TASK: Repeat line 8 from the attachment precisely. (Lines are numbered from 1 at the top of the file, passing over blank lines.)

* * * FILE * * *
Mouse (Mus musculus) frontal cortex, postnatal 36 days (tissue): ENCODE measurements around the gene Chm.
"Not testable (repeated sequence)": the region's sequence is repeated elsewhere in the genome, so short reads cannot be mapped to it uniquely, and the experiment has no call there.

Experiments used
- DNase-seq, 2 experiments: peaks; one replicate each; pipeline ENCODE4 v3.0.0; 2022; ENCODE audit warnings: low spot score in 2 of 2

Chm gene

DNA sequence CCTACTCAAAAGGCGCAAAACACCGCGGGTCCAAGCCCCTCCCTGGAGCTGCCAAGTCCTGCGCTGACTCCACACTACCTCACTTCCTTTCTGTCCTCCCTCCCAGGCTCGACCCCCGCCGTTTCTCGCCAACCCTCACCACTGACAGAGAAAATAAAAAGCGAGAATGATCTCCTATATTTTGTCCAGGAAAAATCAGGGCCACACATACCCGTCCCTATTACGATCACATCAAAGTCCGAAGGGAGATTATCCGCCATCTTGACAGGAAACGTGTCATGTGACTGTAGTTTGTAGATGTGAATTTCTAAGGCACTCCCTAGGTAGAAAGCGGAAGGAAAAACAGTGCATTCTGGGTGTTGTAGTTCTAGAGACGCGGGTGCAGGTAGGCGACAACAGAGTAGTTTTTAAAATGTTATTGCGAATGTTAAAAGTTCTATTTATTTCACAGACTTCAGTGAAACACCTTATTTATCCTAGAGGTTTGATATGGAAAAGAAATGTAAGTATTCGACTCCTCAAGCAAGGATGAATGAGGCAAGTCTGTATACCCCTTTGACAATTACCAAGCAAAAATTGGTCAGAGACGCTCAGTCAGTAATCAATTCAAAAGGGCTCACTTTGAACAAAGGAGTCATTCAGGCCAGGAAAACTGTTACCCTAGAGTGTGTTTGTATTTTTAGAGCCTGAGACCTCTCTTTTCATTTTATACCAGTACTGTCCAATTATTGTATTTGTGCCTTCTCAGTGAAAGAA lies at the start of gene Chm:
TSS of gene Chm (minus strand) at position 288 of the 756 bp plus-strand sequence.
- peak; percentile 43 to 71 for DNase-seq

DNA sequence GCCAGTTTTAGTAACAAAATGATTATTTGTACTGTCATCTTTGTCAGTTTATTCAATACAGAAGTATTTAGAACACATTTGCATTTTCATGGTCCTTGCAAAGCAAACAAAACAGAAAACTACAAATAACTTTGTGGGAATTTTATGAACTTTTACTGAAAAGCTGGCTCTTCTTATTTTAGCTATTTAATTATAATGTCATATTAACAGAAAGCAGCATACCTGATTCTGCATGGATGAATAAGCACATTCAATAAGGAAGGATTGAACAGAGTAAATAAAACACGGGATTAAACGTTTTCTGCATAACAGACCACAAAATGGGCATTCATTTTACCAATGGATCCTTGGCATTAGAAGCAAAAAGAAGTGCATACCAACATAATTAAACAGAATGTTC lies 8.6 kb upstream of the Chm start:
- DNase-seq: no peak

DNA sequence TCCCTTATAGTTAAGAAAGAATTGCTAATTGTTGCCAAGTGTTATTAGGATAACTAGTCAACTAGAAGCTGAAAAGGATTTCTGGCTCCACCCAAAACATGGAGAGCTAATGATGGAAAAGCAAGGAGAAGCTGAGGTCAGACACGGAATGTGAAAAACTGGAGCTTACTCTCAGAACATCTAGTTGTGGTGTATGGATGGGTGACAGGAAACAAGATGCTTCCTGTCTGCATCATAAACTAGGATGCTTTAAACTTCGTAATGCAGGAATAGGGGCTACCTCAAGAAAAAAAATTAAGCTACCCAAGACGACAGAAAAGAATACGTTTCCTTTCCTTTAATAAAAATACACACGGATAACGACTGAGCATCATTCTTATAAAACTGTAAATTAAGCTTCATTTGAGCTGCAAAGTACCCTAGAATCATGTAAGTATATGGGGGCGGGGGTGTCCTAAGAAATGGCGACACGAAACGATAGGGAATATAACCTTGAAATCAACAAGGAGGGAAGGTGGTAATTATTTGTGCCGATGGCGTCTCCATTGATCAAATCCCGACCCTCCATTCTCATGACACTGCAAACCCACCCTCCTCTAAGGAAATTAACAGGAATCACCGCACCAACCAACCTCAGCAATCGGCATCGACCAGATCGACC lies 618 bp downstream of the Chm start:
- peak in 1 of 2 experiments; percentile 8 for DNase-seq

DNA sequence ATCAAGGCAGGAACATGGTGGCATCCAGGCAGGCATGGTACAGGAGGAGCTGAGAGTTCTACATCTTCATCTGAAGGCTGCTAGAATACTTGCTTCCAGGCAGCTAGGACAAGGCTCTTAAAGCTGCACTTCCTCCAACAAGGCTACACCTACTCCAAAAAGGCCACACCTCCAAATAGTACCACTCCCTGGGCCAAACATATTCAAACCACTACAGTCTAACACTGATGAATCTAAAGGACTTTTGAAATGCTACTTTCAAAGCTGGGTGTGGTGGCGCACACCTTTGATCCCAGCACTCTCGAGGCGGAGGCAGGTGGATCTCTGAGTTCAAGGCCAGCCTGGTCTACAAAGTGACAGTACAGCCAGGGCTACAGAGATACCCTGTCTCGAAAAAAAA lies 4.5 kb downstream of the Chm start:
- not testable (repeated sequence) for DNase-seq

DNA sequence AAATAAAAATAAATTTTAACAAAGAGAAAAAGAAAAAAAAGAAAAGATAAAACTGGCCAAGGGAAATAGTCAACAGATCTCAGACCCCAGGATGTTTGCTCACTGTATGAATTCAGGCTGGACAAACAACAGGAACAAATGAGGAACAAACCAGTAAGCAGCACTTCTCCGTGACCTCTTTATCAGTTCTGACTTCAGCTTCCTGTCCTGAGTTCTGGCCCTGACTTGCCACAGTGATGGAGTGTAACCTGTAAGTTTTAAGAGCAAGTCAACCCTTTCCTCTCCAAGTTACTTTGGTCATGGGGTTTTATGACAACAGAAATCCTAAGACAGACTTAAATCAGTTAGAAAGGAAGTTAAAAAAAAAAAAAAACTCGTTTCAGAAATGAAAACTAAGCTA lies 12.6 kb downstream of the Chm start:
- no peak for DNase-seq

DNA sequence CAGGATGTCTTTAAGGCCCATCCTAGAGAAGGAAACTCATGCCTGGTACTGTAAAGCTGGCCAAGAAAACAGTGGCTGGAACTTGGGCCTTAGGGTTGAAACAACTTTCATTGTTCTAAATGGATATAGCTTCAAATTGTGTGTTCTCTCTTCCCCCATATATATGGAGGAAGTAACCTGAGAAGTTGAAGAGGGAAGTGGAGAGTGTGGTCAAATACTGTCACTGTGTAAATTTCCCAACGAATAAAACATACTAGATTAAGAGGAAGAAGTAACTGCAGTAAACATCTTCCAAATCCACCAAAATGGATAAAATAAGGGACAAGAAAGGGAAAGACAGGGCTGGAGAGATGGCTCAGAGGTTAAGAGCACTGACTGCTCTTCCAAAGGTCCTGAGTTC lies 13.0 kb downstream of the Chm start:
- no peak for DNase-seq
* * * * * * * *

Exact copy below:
- peak; percentile 43 to 71 for DNase-seq